“People, librarians especially, are always going around complaining that they are taken for granted and that they rarely feel that patrons appreciate them. I was looking up the library record of a student who was checking out, when to my surprise he stopped, turned to his mother and said , ‘This is Mrs. Whisennand, she knows all the books in this library. She can find you any book that you want about anything. I know her from before when she was at my Elementary School.’ It warmed my heart. This student had changed on the outside. He was no longer the cute kindergarten student. He had multiple piercings in his ears and his hat was on backwards. I was sad that I had not recognized him, but in my defense I taught 15 years as an Elementary School librarian and more than 14,000 students came in and out of the library doors during that time. I guess that we do make a difference.”

You certainly do make a difference!
L. Di Sunno in New York sent us this quote:
“An intelligent person is not someone who knows everything, but someone who knows how to find answers to questions about everything."

So, I bet you’d like to know what famous people know how to find answers to questions about everything. Welcome to a feature we’re calling...

Did you know???
The following people were all librarians at one point in their lives: Mao Tse-Tung, J. Edgar Hoover,
Laura Bush, Madeline L’Engle
Phillip Pullman, and Lewis Carroll..
But wait! There's more!
Benjamin Franklin, Karl Marx, Immanuel Kant, Cassanova, Pope Pius XI, Beverly Cleary, Golda Meir and David Hume were all librarians too!

Saturday, November 15, 2008

Shameless Saturday

Here's what Booklist says about Kristin O'Donnell Tubb's middle grade historical, WINIFRED OLIVER DOES THINGS DIFFERENT: "Tubb’s inventive heroine comes across as a female version of familiar characters, such as Gary Paulsen's Harris or Robert Newton Peck's Soup. This homespun tale,f ull of folksy humor and based on historical fact, will appeal to young fans of Deborah Wiles' and Ruth White's books."

Book Chic loves Debbie Reed Fischer's Young Adult, BRALESS IN WONDERLAND. Read the interview here.

SWIMMING WITH THE SHARKS also by Debbie Reed Fischer was given the Gold Star Award for Excellence by Here is the review.

Guess what independent booksellers for children across the nation are recommending?

Check out the catalog.


Friday, November 14, 2008

Day 5: Thanks, Stacy A. Nyikos!

2k8: Writing is hard. Publishing is harder. On this last day of Stacy A. Nyikos' launch week, let's find out what she struggled with.

Stacy: The hardest part about writing and publishing DRAGON WISHES was the emotion that went into it. I revealed on Tuesday that the story emerged after a near fatal sledding accident my daughters were in. They healed, but I didn’t. I went through all of the stages of grief – which, on a good day, I thought was just plain wrong. They were still alive. I didn’t want to think about what would have happened if they had died. But think about it I did. It haunted me.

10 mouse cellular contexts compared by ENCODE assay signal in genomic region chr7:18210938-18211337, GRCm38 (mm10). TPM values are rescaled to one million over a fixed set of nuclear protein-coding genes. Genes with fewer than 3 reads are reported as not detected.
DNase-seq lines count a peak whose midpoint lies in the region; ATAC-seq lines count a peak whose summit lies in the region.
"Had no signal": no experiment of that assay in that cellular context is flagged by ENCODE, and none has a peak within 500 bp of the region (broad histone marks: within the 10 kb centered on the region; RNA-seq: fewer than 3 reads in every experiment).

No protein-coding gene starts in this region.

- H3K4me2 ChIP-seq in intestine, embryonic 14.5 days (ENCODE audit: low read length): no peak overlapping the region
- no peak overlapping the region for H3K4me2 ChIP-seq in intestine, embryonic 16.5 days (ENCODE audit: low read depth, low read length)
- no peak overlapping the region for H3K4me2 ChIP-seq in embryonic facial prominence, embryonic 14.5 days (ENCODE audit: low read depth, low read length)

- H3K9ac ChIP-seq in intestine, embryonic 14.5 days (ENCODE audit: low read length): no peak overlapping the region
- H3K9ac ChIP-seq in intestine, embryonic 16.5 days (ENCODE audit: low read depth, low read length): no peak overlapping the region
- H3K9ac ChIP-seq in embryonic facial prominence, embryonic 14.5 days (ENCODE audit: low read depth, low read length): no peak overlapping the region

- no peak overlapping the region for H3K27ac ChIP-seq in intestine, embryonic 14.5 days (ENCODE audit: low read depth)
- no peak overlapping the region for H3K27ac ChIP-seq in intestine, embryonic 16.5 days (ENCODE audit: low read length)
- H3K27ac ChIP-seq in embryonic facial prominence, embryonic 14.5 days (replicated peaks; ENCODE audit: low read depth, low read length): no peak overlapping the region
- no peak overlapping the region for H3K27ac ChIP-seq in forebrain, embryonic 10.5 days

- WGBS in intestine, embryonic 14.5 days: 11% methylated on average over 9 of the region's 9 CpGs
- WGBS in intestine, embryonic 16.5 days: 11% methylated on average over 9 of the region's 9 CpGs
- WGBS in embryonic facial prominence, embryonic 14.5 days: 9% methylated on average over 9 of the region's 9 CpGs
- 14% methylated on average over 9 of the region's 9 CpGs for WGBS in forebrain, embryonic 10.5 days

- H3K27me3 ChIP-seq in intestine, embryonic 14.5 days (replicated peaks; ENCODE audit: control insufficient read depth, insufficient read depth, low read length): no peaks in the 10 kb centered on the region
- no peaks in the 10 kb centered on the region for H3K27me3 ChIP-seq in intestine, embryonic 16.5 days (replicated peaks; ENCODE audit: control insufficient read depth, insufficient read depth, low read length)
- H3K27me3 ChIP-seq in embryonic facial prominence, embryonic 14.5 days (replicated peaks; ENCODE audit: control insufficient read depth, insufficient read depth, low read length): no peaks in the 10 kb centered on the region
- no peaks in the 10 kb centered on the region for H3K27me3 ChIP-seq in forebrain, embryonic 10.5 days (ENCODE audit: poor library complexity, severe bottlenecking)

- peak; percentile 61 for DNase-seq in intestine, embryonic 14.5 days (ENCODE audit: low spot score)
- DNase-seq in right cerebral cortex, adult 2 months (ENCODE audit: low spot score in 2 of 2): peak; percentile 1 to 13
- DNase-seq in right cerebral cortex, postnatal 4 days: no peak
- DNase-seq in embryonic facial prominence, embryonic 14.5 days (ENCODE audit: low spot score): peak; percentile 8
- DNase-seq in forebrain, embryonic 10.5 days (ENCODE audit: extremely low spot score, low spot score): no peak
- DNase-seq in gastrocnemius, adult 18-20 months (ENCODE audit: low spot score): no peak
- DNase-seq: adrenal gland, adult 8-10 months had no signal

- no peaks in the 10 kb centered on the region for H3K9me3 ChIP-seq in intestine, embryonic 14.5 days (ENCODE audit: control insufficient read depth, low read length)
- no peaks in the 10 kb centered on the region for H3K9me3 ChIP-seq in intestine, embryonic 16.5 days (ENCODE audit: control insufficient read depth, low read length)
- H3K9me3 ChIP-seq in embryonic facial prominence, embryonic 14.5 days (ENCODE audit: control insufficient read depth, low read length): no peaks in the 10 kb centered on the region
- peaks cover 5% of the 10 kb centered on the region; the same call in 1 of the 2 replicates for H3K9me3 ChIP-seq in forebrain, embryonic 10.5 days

Writing out the emotions was the only way I could work through them. That proved rather difficult since I’d sworn off writing, and I’m not much for journaling. At some point, nearing the edge of my sanity, I forced myself to sit back down and take the overwhelming emotion of loss and turn it on its head. What would it be like for a child to go through this? I’m an adult. I’m supposed to be trained by life itself to deal with loss. But a child? What would a child do?

That idea loosened my silent pen. I would turn my loss and fear around. I’d write a story, one that could be a beacon to kids going through the overwhelming craziness of loss that I’d gone through.

2k8: So, then did the story come quickly or slowly?

Stacy: The ideas for the story came pretty quickly, and the writing part went relatively smoothly. It was the revising that was a battle. My critique group pushed me to do better, like all critique groups do. I am indebted to them. Alone, I don’t think I could have done it because they forced me to take on the most difficult scenes – when Alex has to let somebody love her again or drown in her own feelings of loss – and write them until they ached with my main character’s struggles. It made the story so much stronger, but I was a real bear to live with when I was revising certain scenes. I could have thought of a million places I would have rather have been – childbirth, a lecture on international political economics, watching paint dry – than in those emotions, trying to shape them into something positive.

At times, I wondered if I hadn’t actually jumped off the deep end. Who in their right mind tries to shape the emotions of loss? Aren’t we just supposed to figure out how to survive them?

2k8: Now DRAGON WISHES is a real book sitting on the shelf. The writing and revising are behind you. How do you feel?

Stacy: In the end, the story became one I’m really proud of. My characters emotions are real. They are at times raw. The rawness gives them an unmistakable authenticity that I very much hope helps kids dealing with loss find their own path through the darkness.

2k8: Stacy, it's been a great launch week. We've all enjoyed getting to know you better. Thank you so much for sharing. We wish you the very very best in your writing career. We know it's going to soar.

To read an excerpt of DRAGON WISHES, click here.